Last August, Nick Seckold took on the role of CEO of Mindshare Singapore as Leela Nair left the organisation.
Seckold’s promotion came after spending the last three years based in Singapore working out of Mindshare’s regional head quarters as head of digital, Asia Pacific.
We take a look at how the past year has been for Seckold as he closes in on the one year mark.
Describe your management style
I like to empower my team and support them to make their own decisions. I’m a big believer in giving people the space to find their own solutions rather than being dictatorial. I see mistakes as learning experiences, so long as the same mistake doesn’t happen twice. I prefer working in a non-hierarchical environment where people are free to speak their mind, provided it’s in the best interest of the business.
I’d like to think that I am approachable and fair but at the same time driven and focused on the task at hand. I’m also one to challenge the status quo and am always looking for ways to do things differently. The latter can sometimes ruffle a few feathers but in my view, ‘healthy friction’ moves the needle more quickly than always going with the flow. And it’s more fun!
Tell us a little bit more on your career path and your first job
First job in Australia was in retail selling golf equipment, and then moved to Reebok as a merchandising manager before returning to a large golf retail chain as a regional commercial manager. I then moved to London in the late 90’s where I took my first job in media, working in press initially, before moving to the digital team to help launch the company’s first website.
After a few years I was then approached to become the MD of a small digital start up in London’s West End, before moving to Mindshare UK in 2006, where I spent the next four years building their digital performance business. I then moved to Singapore in 2010 to head up digital for Mindshare across APAC before taking up my current position at CEO for Mindshare Singapore in 2013.
Who was the mentor who most influenced you and why?
It’s hard to say as I have had many influences over the years but I guess if I had to name one it would be my first boss at the golf shop. He taught me the art of communication and to be able to adapt to whatever personality is in front of me. I still look back at those experiences and appreciate the lessons I learned that are still helping me today.
What’s the proudest moment in your career?
Winning the UK Government’s consolidated media business in 2009 and being promoted to my current position.
What’s your biggest blunder in your career?
One of the biggest lessons I learned when I was starting out was to ensure you know exactly what you are presenting. I was presenting to my boss at the time and he stopped me mid-flow to ask what something meant on my slides. I couldn’t answer him, which effectively ended the meeting.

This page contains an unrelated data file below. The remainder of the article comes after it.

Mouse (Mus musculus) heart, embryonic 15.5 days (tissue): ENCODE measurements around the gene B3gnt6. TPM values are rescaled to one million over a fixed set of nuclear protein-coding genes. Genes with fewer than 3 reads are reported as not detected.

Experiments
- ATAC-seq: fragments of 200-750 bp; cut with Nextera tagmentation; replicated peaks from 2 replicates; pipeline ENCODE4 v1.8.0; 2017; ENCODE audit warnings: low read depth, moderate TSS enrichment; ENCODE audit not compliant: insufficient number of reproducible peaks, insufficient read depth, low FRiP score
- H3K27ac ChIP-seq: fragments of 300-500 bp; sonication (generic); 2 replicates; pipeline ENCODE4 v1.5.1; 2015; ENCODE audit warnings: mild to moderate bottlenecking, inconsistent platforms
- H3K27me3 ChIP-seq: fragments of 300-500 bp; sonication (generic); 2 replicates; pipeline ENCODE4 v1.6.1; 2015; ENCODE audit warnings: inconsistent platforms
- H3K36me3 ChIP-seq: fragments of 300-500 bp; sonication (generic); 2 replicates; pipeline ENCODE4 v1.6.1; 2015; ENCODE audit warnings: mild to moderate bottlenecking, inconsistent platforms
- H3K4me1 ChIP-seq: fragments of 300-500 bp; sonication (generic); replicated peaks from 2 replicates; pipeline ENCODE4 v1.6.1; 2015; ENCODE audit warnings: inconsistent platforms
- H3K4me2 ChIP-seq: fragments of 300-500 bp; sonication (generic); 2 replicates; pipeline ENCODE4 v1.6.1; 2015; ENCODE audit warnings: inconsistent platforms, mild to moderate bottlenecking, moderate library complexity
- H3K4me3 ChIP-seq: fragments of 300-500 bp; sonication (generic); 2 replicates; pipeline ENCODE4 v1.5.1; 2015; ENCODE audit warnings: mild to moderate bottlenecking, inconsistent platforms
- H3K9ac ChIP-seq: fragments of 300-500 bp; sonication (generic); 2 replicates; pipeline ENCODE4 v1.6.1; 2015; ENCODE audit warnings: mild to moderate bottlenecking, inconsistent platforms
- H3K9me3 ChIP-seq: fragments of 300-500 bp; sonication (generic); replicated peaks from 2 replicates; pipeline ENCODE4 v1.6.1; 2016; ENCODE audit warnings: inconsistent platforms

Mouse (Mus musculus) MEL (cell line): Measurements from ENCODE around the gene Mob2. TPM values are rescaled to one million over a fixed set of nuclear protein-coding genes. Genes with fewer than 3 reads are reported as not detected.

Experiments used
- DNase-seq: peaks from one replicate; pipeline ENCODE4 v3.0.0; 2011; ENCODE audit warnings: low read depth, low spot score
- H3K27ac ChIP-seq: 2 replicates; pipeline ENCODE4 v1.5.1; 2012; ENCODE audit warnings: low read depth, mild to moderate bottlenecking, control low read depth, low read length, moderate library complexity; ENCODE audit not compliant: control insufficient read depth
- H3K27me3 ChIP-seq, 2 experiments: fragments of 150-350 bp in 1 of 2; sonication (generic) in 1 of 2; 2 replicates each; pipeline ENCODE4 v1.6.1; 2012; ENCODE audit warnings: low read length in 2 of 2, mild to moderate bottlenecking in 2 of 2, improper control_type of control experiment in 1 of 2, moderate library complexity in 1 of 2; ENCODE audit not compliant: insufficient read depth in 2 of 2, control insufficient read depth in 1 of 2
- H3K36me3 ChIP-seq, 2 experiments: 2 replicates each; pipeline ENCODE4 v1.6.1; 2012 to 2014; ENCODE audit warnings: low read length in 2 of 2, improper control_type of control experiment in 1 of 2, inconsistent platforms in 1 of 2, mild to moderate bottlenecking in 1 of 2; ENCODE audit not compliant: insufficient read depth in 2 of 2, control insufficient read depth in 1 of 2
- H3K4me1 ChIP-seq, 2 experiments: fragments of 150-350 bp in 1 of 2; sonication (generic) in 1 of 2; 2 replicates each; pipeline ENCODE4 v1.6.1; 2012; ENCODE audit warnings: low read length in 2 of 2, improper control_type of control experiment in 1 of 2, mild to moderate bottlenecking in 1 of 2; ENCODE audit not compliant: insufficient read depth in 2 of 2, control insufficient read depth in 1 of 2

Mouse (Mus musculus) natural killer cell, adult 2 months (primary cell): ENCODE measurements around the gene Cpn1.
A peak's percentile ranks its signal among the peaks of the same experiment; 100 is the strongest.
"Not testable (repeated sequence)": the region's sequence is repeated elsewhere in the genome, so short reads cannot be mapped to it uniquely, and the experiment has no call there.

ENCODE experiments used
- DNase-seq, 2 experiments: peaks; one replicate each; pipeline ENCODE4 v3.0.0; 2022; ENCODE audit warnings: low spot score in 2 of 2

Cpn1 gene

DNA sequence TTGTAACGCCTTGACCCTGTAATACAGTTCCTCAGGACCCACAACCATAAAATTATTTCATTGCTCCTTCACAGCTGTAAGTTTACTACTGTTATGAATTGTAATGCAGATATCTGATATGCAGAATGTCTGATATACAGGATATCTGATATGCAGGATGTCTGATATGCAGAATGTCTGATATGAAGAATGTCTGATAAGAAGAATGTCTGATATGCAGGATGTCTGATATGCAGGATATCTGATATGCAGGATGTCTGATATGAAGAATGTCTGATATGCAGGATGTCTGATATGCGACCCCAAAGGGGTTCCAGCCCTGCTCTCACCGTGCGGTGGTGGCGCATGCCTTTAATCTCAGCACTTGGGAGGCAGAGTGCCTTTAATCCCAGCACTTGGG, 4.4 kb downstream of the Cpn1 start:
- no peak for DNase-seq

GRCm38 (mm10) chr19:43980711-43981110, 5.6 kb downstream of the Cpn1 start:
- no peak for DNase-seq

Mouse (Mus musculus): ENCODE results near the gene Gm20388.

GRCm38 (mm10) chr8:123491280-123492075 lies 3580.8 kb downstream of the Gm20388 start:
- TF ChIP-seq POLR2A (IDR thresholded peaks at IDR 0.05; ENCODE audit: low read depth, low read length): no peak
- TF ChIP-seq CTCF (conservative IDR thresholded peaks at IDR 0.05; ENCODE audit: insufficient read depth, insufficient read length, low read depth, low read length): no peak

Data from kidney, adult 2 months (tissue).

While it was extremely embarrassing, it taught me a valuable lesson to always be prepared and fully understand what you stand up and present. It seems obvious but you’d be surprised how many people in the industry take this for granted and get caught out. It’s a tactic I use often in meetings to pass on the lesson I learned all those years ago.
When you’re not working, what will you be doing?
Given I can’t talk about spending time with my family, I am an avid golfer (15 handicap) but more recently have got into triathlons. I compete in most of the events here in Singapore and in June 2014 I completed my first half iron man in Cairns Australia finishing in just over six hours. While I enjoy the competition, I mostly enjoy the training both from a general health and a stress management point of view. I train about six days a week and now feel a little off centre if I miss one of my sessions. My wife thinks its become an obsession and a mid-life crisis, but I like to think of it as just a fun hobby to keep myself healthy both inside and out.
What was the harshest thing said to you in your career?
I was once told – “You are not ready and are a long way off”. While harsh at the time, it spurred me on and made me really focus on what I wanted to do and how I was going to get there.
When you were a newbie in the industry, did you dream you would be CEO one day?
Like most people in senior positions, when I started out I never imagined I would be leading an agency one day. However I have always been comfortable leading people so I guess I always knew at some point I would be in a senior role. Given I come from a long history in digital (15 years), I am not the typical media agency CEO but it’s certainly a sign of the times and an indication of the trust placed in my ability and Mindshare’s forward thinking to give me the opportunity.
That’s one of the best things about working for Mindshare, despite being a market leader in many markets around the world, we never stop innovating and are always looking at ‘what’s next’.
What kind of CEO did you want to be and how closely have you stuck to it?
The most important quality of a CEO in my view is to be approachable, adaptable to any situation and to be able to inspire and lead a group of people to a positive outcome. These are the values and behaviours I set out with and hopefully am delivering. Once again you may need to ask my team.
(Just another day in the office?)